What’s your favorite thing about every place you’ve lived in?

In Tabriz, Azerbaijan, Iran, my favorite things were the colors and abstract motifs. In Rennes, France, it was the confidence and liberty of relying on my own creativity at a young age. The full exposure to Western art was the highlight in Paris. Manchester, England, was where textile and graphic design made a lasting impression on me, and currently in Washington, D.C., it is the abstract art.

Any must-visit art addresses you can recommend in Washington, D.C.?

I am a member of the Art League here near Washington, D.C. and thanks to them, I’ve been lucky that my art gets frequently recognized and awarded by various jurors from all around the world. The Art League is located in an amazing complex called Torpedo Factory which once was an actual torpedo factory and now houses many local artists studios. It is located in the Old Town Alexandria, which is one of the oldest European settlements in the U.S. The National Gallery of Art is also a must see. It houses one of the largest collections of art in the world. It has free admission and you will be surprised how many famous pieces of art are actually here. Not far from it is the Smithsonian complex of museums all with free admission, including the African Art Museum, Freer Gallery of Art with a large collection of Middle Eastern and Asian art, and the Hirshhorn, a modern art gallery. We also have an incredible number of private art collections here, including the Philips and Corcoran collections. I’ve been lucky to live in a city that has so much free access to international art with frequent temporary exhibits from all around the world.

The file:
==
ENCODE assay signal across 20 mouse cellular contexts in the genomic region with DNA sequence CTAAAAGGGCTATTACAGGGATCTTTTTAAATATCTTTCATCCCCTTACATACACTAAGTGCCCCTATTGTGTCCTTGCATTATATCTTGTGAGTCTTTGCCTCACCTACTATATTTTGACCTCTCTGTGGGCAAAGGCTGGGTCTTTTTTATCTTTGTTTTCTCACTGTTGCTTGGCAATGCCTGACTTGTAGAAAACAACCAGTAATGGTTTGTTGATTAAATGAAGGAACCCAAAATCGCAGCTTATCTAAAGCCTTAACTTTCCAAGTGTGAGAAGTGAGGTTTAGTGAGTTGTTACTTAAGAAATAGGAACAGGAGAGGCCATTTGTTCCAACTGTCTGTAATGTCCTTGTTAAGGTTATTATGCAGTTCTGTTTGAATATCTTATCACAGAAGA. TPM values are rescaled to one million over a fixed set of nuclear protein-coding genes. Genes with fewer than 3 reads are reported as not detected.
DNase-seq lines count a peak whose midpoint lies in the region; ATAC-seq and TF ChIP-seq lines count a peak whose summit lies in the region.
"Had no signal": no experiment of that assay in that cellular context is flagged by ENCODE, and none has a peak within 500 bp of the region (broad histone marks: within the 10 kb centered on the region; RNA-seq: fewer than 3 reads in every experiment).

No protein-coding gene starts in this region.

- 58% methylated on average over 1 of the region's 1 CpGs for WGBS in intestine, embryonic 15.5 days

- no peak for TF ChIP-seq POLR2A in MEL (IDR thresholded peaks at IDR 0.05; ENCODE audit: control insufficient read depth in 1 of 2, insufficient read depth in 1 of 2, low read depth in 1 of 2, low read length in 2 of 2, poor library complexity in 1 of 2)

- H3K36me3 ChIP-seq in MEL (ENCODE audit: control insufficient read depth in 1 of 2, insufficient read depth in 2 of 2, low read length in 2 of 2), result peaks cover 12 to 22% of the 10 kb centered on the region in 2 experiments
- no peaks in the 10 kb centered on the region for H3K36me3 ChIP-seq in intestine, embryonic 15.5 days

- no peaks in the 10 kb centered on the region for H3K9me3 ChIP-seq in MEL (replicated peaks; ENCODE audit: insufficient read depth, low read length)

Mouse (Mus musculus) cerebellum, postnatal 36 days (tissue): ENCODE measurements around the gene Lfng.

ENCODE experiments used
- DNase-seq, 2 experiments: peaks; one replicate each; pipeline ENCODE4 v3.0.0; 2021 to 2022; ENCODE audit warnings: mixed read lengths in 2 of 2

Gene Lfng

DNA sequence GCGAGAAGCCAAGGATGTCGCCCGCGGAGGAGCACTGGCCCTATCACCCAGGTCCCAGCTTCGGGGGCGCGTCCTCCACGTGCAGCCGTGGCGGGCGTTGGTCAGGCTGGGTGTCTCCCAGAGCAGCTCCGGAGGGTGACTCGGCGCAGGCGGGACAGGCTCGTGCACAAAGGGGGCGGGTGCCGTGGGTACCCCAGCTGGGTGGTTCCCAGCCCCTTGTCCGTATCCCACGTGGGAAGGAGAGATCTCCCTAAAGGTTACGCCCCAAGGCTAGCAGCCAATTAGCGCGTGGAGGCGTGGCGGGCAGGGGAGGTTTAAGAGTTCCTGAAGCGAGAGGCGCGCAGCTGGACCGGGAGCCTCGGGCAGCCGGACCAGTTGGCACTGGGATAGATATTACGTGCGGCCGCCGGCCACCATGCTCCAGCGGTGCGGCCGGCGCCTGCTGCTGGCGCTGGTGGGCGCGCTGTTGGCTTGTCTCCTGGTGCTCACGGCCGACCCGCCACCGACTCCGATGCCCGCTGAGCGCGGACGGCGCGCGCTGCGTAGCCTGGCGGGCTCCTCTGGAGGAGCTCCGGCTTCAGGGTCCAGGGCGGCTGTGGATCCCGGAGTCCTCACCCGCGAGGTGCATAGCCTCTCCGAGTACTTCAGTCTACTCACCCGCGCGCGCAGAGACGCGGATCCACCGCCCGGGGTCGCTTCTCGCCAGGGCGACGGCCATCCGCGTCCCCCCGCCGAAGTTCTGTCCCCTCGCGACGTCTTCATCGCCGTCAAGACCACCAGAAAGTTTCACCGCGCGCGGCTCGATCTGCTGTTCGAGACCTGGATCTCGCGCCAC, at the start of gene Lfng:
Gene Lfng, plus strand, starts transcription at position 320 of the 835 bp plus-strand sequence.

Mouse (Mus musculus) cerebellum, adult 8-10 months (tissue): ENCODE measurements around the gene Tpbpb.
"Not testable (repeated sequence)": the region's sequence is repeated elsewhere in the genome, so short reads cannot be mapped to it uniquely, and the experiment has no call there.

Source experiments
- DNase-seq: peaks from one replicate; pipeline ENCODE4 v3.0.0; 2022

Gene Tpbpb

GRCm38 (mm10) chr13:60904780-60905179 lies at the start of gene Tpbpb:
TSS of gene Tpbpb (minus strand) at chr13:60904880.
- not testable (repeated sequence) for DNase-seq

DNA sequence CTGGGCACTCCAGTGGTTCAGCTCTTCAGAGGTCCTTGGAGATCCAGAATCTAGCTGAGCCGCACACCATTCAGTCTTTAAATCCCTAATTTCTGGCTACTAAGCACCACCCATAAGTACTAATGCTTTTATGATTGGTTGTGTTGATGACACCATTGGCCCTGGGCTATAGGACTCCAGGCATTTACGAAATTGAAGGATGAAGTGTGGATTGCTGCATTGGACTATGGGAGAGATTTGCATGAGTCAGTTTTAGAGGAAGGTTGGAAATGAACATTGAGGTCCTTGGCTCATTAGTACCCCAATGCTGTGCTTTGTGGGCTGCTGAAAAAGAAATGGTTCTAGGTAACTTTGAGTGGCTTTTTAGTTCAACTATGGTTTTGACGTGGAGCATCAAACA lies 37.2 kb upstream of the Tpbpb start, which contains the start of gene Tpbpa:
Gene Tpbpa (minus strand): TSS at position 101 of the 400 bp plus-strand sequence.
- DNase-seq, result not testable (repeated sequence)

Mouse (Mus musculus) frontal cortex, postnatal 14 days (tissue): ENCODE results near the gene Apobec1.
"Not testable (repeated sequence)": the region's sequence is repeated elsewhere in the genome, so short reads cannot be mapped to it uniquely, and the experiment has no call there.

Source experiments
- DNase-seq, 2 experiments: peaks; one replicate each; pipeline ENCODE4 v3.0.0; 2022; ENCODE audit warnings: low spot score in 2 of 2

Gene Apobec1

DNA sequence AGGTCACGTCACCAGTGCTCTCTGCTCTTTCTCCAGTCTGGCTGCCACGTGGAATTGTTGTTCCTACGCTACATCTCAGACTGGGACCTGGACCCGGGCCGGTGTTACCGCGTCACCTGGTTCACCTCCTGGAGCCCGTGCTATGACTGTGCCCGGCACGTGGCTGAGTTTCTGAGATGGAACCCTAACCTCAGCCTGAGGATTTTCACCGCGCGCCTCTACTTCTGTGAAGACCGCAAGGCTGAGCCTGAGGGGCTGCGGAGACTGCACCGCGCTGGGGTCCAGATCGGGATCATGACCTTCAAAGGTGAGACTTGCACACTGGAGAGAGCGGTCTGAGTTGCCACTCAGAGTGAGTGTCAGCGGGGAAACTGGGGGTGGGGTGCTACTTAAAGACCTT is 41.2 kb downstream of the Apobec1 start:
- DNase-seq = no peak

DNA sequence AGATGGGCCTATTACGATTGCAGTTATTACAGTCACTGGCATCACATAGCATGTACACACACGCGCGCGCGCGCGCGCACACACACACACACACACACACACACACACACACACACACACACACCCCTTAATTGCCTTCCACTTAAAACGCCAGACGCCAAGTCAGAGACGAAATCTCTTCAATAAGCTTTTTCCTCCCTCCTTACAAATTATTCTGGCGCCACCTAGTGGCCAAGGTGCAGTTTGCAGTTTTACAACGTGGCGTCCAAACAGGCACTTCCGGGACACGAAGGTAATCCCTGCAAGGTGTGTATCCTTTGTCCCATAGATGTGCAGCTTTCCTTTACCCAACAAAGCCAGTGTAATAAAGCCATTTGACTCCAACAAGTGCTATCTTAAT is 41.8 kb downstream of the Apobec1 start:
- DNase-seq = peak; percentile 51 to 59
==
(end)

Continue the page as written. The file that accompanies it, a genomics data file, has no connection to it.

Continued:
Where do you call ‘home’ now?

I’ve lived in Washington, D.C. for 27 years—longer than anywhere else. Especially when it comes to my art, I’ve become known here. My first solo show was in Washington, DC with 89 paintings on display in 2011. I’m settled here. But I still dream about Tabriz, Manchester, and Paris. I miss them a lot. They have formed my culture, personality and inner art.

Abol Bahadori ‘Ascending,’ 2019. 50.8x152.4cm, acrylic on canvas.
Abol Bahadori ‘Ascending,’ 2019. 50.8×152.4cm, acrylic on canvas.

Thank you, Abol. You can see more of his vibrant abstract works on his artist profile!